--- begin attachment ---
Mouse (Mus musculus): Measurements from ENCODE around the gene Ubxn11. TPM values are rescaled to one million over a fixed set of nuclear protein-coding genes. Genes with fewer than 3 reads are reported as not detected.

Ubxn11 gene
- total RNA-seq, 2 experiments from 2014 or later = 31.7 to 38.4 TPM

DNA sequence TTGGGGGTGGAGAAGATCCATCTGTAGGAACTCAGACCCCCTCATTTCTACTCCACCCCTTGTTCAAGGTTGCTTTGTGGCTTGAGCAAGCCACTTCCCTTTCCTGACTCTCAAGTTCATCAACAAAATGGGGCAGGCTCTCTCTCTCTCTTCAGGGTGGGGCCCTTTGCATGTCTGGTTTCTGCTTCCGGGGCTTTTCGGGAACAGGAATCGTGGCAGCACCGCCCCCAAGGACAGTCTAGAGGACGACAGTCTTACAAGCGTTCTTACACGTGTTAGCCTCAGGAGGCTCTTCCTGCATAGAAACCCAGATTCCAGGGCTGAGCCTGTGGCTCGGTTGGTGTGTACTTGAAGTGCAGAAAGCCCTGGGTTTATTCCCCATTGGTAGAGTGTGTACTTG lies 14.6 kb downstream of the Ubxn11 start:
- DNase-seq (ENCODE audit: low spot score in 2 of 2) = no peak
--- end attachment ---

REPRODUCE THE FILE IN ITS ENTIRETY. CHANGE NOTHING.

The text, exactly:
Mouse (Mus musculus): Measurements from ENCODE around the gene Ubxn11. TPM values are rescaled to one million over a fixed set of nuclear protein-coding genes. Genes with fewer than 3 reads are reported as not detected.

Ubxn11 gene
- total RNA-seq, 2 experiments from 2014 or later = 31.7 to 38.4 TPM

DNA sequence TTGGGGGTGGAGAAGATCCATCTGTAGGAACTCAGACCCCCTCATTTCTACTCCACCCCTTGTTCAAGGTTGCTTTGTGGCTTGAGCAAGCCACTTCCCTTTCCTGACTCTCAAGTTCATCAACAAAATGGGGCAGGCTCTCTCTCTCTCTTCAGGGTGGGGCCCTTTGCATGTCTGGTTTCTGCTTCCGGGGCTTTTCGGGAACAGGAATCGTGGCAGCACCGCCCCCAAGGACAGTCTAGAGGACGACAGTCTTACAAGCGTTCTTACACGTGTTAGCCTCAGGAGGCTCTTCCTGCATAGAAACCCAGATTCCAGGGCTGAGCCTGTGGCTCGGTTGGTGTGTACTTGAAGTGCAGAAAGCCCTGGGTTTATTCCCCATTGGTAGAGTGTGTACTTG lies 14.6 kb downstream of the Ubxn11 start:
- DNase-seq (ENCODE audit: low spot score in 2 of 2) = no peak